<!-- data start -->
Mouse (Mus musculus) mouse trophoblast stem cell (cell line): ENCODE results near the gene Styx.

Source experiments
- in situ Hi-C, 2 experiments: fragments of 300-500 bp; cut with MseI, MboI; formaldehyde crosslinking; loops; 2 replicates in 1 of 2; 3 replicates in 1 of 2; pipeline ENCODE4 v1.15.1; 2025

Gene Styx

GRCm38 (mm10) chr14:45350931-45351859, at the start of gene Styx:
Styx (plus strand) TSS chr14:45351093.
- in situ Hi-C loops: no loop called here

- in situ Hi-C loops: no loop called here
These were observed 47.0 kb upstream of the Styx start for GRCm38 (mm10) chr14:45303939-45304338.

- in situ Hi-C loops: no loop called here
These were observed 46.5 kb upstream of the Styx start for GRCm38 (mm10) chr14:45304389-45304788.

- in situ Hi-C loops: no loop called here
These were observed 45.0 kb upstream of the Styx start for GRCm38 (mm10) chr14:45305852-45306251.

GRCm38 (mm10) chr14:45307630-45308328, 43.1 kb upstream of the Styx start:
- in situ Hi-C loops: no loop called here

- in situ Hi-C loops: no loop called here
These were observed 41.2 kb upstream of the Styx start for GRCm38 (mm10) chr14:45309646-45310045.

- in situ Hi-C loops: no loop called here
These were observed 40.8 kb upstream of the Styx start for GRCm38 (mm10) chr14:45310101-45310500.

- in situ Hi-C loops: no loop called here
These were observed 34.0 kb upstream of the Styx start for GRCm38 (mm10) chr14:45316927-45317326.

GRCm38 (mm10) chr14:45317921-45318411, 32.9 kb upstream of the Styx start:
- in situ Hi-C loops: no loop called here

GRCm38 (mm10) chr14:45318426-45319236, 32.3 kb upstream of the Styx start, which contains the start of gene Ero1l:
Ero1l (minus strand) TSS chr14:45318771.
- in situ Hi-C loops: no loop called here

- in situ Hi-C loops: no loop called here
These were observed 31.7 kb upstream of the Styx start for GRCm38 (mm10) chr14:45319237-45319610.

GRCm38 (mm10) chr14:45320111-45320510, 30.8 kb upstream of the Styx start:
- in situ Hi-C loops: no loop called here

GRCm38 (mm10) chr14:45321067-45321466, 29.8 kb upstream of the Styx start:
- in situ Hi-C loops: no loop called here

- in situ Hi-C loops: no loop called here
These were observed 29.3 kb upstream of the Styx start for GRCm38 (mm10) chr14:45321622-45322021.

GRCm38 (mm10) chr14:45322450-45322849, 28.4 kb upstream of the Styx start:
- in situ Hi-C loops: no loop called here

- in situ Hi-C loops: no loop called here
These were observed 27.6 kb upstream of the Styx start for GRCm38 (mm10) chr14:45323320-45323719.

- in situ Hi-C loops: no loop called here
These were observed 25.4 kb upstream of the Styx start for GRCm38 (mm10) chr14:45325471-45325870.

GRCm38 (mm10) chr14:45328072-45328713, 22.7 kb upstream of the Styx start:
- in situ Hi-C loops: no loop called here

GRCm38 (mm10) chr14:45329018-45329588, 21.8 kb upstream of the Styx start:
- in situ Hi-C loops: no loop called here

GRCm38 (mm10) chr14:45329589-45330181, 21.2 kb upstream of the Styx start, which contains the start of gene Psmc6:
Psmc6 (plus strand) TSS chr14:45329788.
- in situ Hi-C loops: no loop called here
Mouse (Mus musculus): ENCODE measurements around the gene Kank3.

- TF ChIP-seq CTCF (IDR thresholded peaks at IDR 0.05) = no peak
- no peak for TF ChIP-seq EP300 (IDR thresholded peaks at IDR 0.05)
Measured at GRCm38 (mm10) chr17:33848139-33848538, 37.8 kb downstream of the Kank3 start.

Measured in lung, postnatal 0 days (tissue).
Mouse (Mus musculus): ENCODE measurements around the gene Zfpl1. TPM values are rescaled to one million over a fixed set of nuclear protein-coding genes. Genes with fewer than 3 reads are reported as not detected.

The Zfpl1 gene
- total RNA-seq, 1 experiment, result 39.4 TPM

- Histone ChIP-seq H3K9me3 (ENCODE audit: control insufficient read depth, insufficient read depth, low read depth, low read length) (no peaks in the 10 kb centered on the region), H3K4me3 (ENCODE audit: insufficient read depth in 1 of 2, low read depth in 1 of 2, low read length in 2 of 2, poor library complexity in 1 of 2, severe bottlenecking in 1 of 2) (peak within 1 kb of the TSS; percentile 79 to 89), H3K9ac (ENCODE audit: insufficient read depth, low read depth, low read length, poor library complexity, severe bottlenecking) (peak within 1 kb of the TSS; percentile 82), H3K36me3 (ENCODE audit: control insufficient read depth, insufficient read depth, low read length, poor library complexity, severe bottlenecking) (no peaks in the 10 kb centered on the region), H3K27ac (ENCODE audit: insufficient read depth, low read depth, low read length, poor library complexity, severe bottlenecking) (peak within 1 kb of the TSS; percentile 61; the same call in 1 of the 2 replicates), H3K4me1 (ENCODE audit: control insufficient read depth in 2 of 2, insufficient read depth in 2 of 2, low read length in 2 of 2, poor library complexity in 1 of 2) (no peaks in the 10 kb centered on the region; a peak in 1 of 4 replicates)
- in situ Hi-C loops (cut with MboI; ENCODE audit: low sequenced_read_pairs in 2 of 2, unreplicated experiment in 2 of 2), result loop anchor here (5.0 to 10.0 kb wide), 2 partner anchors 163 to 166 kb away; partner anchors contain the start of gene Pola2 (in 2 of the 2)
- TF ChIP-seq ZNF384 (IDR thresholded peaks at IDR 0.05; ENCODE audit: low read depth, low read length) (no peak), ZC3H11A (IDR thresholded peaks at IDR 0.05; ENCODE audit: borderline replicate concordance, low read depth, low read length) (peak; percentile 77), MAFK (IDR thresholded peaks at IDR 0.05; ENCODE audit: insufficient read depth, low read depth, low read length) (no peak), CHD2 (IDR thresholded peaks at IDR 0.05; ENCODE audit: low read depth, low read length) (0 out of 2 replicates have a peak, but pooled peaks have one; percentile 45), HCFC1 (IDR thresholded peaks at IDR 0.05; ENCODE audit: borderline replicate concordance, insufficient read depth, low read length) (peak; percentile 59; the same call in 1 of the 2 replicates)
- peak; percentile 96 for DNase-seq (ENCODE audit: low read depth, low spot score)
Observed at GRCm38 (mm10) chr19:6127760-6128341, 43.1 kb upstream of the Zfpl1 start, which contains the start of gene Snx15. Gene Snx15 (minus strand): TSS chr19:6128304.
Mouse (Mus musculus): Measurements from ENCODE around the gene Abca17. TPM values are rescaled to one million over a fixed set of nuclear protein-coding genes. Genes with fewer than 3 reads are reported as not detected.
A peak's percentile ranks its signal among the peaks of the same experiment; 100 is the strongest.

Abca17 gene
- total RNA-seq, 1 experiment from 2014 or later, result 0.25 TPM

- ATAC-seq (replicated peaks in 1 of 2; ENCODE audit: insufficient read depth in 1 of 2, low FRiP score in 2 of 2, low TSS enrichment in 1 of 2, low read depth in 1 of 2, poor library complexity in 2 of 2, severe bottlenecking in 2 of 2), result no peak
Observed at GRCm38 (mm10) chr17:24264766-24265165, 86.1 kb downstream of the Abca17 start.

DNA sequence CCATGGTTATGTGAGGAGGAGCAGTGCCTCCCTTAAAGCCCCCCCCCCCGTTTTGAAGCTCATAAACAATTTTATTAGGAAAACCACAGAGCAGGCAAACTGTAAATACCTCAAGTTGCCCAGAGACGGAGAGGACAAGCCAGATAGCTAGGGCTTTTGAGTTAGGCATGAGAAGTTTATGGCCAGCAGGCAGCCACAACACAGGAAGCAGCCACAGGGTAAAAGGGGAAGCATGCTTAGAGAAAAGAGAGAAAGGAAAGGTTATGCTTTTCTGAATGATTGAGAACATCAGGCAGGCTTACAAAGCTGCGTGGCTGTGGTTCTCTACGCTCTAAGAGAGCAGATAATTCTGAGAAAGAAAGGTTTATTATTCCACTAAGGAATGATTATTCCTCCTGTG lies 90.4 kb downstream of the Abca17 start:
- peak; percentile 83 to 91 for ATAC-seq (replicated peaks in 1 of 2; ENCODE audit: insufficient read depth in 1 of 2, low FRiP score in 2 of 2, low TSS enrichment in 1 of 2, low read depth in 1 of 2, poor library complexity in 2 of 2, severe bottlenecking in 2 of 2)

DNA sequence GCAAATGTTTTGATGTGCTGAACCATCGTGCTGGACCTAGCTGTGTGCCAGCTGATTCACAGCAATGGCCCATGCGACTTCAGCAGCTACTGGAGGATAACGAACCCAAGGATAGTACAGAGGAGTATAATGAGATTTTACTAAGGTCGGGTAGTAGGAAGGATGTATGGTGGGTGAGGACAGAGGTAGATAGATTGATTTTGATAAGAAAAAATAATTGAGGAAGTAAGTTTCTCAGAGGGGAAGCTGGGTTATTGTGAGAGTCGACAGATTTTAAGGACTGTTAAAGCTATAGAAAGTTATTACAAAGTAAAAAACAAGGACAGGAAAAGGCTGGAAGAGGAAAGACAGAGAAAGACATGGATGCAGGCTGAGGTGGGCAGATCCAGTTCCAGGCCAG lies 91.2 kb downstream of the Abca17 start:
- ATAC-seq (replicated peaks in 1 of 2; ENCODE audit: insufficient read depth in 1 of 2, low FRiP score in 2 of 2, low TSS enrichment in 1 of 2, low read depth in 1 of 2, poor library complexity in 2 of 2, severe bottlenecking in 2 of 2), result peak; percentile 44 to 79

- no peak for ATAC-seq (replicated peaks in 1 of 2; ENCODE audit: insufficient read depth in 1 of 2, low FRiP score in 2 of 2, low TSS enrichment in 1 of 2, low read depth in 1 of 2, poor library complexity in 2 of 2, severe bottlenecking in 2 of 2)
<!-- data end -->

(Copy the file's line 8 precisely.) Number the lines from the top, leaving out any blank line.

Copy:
- in situ Hi-C loops: no loop called here